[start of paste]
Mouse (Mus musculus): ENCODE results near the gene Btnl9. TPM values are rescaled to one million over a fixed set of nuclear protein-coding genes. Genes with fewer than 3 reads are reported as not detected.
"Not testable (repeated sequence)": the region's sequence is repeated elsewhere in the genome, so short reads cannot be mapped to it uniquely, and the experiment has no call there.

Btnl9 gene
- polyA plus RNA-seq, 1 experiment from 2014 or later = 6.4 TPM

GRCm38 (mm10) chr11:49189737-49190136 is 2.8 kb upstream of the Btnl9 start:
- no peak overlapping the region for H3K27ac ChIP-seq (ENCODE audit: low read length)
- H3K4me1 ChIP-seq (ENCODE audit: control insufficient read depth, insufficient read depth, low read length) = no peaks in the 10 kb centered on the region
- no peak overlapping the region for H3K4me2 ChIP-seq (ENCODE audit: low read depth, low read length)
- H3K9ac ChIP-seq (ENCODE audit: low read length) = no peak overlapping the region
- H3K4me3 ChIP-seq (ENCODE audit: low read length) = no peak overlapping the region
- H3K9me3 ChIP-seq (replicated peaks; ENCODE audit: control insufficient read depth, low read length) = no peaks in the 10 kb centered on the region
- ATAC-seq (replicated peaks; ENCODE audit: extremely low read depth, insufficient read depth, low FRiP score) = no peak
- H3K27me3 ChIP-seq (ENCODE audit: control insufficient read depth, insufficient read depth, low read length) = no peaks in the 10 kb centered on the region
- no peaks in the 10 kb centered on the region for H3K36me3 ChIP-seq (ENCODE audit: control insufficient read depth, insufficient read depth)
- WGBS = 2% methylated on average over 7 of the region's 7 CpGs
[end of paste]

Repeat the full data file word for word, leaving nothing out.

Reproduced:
Mouse (Mus musculus): ENCODE results near the gene Btnl9. TPM values are rescaled to one million over a fixed set of nuclear protein-coding genes. Genes with fewer than 3 reads are reported as not detected.
"Not testable (repeated sequence)": the region's sequence is repeated elsewhere in the genome, so short reads cannot be mapped to it uniquely, and the experiment has no call there.

Btnl9 gene
- polyA plus RNA-seq, 1 experiment from 2014 or later = 6.4 TPM

GRCm38 (mm10) chr11:49189737-49190136 is 2.8 kb upstream of the Btnl9 start:
- no peak overlapping the region for H3K27ac ChIP-seq (ENCODE audit: low read length)
- H3K4me1 ChIP-seq (ENCODE audit: control insufficient read depth, insufficient read depth, low read length) = no peaks in the 10 kb centered on the region
- no peak overlapping the region for H3K4me2 ChIP-seq (ENCODE audit: low read depth, low read length)
- H3K9ac ChIP-seq (ENCODE audit: low read length) = no peak overlapping the region
- H3K4me3 ChIP-seq (ENCODE audit: low read length) = no peak overlapping the region
- H3K9me3 ChIP-seq (replicated peaks; ENCODE audit: control insufficient read depth, low read length) = no peaks in the 10 kb centered on the region
- ATAC-seq (replicated peaks; ENCODE audit: extremely low read depth, insufficient read depth, low FRiP score) = no peak
- H3K27me3 ChIP-seq (ENCODE audit: control insufficient read depth, insufficient read depth, low read length) = no peaks in the 10 kb centered on the region
- no peaks in the 10 kb centered on the region for H3K36me3 ChIP-seq (ENCODE audit: control insufficient read depth, insufficient read depth)
- WGBS = 2% methylated on average over 7 of the region's 7 CpGs